In a year defined by brands’ and individuals’ use of data we hear from the Cannes Creative Data Lions jury president about all the big issues
As Havas global director Marc Maleh rightfully notes in his Cannes Lions president’s message, it’s been quite a year for data. “We read headlines involving Equifax, Uber, Whole Foods and Yahoo and most notably Facebook and Cambridge Analytica and GDPR,” he notes. “Brands know more than ever about consumers but consumers are also savvier, and have new expectations around how they interact with brands and how the information that brands collect is used. Consumers continue to crave experiences from brands and demand multi-platform content as opposed being told about products and why they should love them.” This makes the Creative Data Lions - for which he is jury president - one of the most intriguing awards to watch at this year’s festival. How have brands navigated this minefield to use data both effectively and ethically?
LBB’s Alex Reeves asked Marc for his thoughts as he heads into the dark of the jury room.
LBB> How are you preparing for your stint leading the Creative Data jury this year?
MM> Judging for Cannes starts before you even get off the plane. As jury president, it’s important for me to spend a little bit of time getting to know the other folks on the jury as well as their backgrounds so I can better facilitate meaningful discussions about the work.
LBB> Use of data has been receiving a lot of attention this year - not necessarily for good reasons! How do you think Cambridge Analytica and the mainstream discussion of data around things like GDPR will play into your jury deliberations?
MM> Leveraging data through advanced techniques in media and advertising is nothing new. However, the backlash arises when those brands and organizations use this technology unethically. The silver lining from this turmoil is that we might see companies develop imaginative ways to safeguard data and give end-users more control over what they share. Call it the humanizing of creative data.
LBB> Artificial intelligence is a tool inherently linked with making sense of data. What sort of uses of AI and machine learning are you looking for from entries?
MM> Rather than start with I am looking for I’d prefer to articulate what I’m not. Buzzwords without substance. Case studies that boast they’ve utilized machine learning or AI but in fact, have not, will get a lot less love from me. That said, I’ll always enthusiastically endorse work that not only incorporates data and modern AI systems as an added bonus, but as a native facet of the initial idea.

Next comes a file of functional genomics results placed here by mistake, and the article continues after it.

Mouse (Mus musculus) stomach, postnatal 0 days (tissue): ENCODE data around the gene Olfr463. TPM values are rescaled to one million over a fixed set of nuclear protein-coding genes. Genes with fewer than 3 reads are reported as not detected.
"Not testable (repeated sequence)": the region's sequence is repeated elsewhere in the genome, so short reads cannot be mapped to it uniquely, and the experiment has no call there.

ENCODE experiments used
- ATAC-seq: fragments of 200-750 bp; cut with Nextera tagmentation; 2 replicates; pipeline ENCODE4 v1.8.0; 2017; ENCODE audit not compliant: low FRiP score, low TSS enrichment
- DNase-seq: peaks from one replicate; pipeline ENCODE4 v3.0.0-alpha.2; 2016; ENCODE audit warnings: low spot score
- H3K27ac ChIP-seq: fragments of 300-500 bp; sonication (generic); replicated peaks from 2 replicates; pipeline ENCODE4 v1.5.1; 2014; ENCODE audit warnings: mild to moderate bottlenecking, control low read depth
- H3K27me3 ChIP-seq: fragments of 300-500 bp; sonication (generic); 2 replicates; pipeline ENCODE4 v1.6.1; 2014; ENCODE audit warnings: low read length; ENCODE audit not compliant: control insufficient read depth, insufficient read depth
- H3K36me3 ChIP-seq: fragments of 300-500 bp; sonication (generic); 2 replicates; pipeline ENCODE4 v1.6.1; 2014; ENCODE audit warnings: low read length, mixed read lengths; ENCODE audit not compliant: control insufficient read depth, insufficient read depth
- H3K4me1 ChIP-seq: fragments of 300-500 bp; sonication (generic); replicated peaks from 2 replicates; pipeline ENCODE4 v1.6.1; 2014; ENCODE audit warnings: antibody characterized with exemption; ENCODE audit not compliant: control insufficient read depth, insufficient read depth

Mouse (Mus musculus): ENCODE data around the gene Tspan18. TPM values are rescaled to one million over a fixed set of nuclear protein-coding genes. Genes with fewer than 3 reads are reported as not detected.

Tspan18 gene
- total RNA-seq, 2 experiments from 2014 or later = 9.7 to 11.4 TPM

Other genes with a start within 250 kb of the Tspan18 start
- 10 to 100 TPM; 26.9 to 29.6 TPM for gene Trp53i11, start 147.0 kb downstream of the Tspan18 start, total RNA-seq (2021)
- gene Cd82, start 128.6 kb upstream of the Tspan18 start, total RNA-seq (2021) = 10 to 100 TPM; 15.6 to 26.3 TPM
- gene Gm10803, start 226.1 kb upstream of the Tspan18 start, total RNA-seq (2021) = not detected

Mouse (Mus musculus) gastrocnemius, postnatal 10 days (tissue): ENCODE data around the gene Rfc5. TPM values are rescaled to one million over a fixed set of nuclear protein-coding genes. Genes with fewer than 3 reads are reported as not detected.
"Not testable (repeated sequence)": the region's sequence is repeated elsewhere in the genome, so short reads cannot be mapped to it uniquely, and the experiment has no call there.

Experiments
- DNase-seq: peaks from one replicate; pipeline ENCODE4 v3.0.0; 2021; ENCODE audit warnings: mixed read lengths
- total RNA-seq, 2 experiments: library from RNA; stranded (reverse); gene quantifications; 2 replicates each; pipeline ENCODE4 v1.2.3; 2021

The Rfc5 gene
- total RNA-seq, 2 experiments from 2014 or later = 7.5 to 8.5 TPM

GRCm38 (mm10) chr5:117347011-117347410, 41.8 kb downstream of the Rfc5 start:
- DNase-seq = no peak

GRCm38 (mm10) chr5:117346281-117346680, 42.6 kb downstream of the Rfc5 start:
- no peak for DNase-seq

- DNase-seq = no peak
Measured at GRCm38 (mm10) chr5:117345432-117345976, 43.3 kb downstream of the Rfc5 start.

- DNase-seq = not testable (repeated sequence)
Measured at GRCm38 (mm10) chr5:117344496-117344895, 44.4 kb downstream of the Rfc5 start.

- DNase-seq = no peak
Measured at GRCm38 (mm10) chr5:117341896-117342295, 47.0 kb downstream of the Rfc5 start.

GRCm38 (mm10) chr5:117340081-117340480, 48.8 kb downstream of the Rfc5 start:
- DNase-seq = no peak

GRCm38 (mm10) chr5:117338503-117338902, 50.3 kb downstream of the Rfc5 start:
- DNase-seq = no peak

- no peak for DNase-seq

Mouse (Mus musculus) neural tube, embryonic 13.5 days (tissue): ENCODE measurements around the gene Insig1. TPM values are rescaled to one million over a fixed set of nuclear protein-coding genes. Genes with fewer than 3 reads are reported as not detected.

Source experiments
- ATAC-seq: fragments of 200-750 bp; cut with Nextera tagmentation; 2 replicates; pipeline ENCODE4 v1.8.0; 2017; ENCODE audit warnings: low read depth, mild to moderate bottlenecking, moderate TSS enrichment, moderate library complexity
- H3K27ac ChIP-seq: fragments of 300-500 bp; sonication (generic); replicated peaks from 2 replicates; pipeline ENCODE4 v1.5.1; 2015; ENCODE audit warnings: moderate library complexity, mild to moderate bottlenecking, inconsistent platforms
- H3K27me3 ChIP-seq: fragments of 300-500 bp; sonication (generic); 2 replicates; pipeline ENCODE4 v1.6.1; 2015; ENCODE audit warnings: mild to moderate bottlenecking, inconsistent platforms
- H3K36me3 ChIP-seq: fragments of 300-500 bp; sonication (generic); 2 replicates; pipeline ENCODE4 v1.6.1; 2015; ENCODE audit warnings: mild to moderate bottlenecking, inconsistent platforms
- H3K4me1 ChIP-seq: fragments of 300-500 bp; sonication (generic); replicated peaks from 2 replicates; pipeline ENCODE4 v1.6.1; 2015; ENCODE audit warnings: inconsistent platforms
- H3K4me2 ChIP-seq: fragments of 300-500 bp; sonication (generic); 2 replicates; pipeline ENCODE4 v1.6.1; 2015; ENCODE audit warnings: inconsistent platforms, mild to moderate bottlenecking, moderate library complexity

LBB> How can you tell whether data is being used well as an intrinsic part of a creative campaign, or just because it's available?
MM> If you were to remove a data set or AI system and the concept itself falls apart, then you’ve arrived at an idea that relies on data as its central premise. It’s just that simple.
LBB> Last year's Grand Prix in the category went to Whirlpool's 'Care Counts' from Digitas. Is there anything in that that you'll be looking for in the work this year?
MM> I loved that work. Maybe because I’m a dad or maybe because it’s an interesting use of fairly simple technology that serves a greater purpose. But again, that was an idea that required data and technology implementation to succeed. If they had not used it to present the connection to attendance, the entire concept would have failed.
LBB> What words of advice will you be giving to your jury?
MM> I would say that people should pace themselves and make sure they are giving each case study the attention it deserves. Also, while at Cannes, take advantage of the breadth of ingenuity, art and intelligence. Go out and meet all those smart, creative people and consider attending events that pique your interest (if you have time). Don’t just show up to your agency party. Branch out! Afterwards, I would recommend people take the time to share the inspired work they saw with their peers back home who did not have the privilege of attending. So often we live in our own bubbles and don’t take the time to appreciate work from other regions or clients.
LBB> You'll be locked inside for a lot of Cannes 2018, but how do you hope to spend your time when you're not in the jury room?
MM> In the sun with friends and peers away from technology.
LBB> Outside of your jury, what do you think subjects Cannes 2018 will be abuzz with?
MM> I think a lot of people are going to be talking about GDPR with its recent launch. Specifically how it will impact brands’ communication strategies across Europe. Additionally, many will probably be discussing the recent, positive news regarding net neutrality here in the US.